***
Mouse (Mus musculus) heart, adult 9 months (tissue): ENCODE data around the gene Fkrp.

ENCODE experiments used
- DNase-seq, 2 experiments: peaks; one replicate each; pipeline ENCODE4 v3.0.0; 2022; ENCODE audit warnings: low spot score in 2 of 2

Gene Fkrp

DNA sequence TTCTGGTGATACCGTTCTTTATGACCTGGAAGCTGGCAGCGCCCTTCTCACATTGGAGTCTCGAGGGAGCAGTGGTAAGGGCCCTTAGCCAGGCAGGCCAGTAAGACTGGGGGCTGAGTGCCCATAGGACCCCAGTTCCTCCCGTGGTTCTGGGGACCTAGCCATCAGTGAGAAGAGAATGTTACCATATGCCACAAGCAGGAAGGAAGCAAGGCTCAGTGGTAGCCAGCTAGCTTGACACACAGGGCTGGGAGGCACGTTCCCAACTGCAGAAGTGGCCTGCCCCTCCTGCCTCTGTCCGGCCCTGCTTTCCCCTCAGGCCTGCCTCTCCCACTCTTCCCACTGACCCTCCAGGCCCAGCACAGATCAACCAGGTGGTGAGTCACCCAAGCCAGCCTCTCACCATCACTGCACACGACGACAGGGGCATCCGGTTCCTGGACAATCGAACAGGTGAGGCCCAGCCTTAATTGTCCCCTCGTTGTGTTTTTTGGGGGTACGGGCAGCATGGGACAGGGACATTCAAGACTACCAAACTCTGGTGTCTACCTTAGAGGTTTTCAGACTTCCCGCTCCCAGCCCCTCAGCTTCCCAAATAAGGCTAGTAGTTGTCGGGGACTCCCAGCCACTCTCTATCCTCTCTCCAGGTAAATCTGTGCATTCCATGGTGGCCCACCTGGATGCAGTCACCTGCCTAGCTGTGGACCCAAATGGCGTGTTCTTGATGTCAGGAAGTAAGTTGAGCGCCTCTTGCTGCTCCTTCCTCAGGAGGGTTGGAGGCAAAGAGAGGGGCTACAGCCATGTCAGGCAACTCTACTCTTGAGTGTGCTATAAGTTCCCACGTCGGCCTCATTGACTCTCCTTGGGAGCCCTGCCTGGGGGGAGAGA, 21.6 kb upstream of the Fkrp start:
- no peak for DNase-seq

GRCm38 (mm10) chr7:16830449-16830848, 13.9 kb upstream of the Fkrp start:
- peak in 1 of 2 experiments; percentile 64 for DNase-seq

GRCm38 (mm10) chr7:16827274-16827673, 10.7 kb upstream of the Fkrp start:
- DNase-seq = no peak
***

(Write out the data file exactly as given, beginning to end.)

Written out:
Mouse (Mus musculus) heart, adult 9 months (tissue): ENCODE data around the gene Fkrp.

ENCODE experiments used
- DNase-seq, 2 experiments: peaks; one replicate each; pipeline ENCODE4 v3.0.0; 2022; ENCODE audit warnings: low spot score in 2 of 2

Gene Fkrp

DNA sequence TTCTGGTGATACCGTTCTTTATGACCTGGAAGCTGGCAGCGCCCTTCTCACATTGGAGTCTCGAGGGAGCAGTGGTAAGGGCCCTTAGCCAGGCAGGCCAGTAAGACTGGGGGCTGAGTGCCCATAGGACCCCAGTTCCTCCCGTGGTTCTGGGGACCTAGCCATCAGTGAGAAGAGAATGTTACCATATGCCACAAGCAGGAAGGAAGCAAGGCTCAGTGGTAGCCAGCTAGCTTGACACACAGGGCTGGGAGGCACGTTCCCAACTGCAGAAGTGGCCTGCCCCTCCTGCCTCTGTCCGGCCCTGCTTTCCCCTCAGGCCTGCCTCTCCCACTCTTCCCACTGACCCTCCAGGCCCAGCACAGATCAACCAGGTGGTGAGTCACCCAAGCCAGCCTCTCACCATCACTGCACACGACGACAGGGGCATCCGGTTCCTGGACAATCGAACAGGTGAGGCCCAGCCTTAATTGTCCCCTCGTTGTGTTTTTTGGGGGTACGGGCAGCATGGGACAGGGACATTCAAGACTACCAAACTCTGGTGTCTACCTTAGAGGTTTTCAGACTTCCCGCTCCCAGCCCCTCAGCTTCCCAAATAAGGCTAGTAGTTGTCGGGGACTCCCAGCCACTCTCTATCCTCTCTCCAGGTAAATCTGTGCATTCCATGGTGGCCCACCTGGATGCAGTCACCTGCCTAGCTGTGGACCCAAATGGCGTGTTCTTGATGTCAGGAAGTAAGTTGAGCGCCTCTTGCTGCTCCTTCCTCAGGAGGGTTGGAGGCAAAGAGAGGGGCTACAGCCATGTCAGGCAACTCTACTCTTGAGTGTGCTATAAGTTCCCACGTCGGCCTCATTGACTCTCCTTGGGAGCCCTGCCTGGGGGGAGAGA, 21.6 kb upstream of the Fkrp start:
- no peak for DNase-seq

GRCm38 (mm10) chr7:16830449-16830848, 13.9 kb upstream of the Fkrp start:
- peak in 1 of 2 experiments; percentile 64 for DNase-seq

GRCm38 (mm10) chr7:16827274-16827673, 10.7 kb upstream of the Fkrp start:
- DNase-seq = no peak